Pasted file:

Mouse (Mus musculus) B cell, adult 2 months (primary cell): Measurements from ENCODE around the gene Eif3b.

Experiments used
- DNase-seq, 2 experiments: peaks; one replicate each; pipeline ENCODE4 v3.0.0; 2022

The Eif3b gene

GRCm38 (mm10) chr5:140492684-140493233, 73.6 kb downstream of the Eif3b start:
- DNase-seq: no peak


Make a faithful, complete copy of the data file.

Mouse (Mus musculus) B cell, adult 2 months (primary cell): Measurements from ENCODE around the gene Eif3b.

Experiments used
- DNase-seq, 2 experiments: peaks; one replicate each; pipeline ENCODE4 v3.0.0; 2022

The Eif3b gene

GRCm38 (mm10) chr5:140492684-140493233, 73.6 kb downstream of the Eif3b start:
- DNase-seq: no peak